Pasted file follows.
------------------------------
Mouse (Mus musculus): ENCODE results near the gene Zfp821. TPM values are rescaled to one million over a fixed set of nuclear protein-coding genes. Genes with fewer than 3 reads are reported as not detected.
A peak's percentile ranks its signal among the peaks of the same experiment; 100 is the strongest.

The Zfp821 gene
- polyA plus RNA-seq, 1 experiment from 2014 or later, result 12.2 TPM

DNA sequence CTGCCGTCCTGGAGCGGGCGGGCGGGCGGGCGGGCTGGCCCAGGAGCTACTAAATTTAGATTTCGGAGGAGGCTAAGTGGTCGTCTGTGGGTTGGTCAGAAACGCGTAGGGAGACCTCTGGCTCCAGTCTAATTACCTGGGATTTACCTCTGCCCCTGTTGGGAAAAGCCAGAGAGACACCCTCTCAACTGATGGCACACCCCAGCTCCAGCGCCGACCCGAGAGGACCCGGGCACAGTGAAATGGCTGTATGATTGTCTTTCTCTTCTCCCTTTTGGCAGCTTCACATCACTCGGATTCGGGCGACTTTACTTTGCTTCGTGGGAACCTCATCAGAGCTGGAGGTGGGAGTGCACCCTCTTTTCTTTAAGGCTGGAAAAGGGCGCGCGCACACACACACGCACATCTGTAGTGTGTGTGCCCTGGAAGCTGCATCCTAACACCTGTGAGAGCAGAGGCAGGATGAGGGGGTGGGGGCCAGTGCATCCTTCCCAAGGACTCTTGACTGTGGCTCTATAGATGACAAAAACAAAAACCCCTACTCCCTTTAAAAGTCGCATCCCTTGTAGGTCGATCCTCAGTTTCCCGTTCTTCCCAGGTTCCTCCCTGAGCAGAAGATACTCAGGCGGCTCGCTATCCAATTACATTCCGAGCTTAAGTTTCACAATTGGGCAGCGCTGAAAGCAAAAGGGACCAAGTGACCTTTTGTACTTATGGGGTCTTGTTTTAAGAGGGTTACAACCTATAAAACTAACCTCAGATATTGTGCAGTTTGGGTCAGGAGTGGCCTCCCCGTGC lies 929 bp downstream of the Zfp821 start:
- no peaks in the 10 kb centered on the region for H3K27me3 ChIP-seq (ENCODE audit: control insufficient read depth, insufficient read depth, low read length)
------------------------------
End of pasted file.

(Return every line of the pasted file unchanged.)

Mouse (Mus musculus): ENCODE results near the gene Zfp821. TPM values are rescaled to one million over a fixed set of nuclear protein-coding genes. Genes with fewer than 3 reads are reported as not detected.
A peak's percentile ranks its signal among the peaks of the same experiment; 100 is the strongest.

The Zfp821 gene
- polyA plus RNA-seq, 1 experiment from 2014 or later, result 12.2 TPM

DNA sequence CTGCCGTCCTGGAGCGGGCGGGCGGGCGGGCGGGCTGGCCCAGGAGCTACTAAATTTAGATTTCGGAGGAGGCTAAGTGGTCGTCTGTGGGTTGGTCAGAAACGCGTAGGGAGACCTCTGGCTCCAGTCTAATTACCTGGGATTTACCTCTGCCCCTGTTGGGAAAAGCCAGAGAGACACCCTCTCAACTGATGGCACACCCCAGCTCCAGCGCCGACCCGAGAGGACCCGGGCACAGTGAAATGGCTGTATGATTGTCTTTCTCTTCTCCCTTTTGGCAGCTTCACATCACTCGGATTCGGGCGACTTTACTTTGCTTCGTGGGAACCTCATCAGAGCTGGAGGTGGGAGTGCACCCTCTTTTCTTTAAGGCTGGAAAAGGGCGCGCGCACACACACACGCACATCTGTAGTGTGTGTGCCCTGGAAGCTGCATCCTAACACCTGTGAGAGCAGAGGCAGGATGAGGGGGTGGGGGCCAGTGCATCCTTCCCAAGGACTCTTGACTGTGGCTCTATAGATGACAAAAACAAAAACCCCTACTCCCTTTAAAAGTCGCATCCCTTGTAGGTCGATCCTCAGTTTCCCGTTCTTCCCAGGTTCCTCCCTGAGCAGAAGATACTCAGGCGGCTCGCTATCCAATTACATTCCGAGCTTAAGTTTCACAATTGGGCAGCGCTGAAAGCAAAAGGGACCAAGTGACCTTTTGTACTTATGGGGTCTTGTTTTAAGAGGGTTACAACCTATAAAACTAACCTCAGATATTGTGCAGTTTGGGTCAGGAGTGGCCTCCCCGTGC lies 929 bp downstream of the Zfp821 start:
- no peaks in the 10 kb centered on the region for H3K27me3 ChIP-seq (ENCODE audit: control insufficient read depth, insufficient read depth, low read length)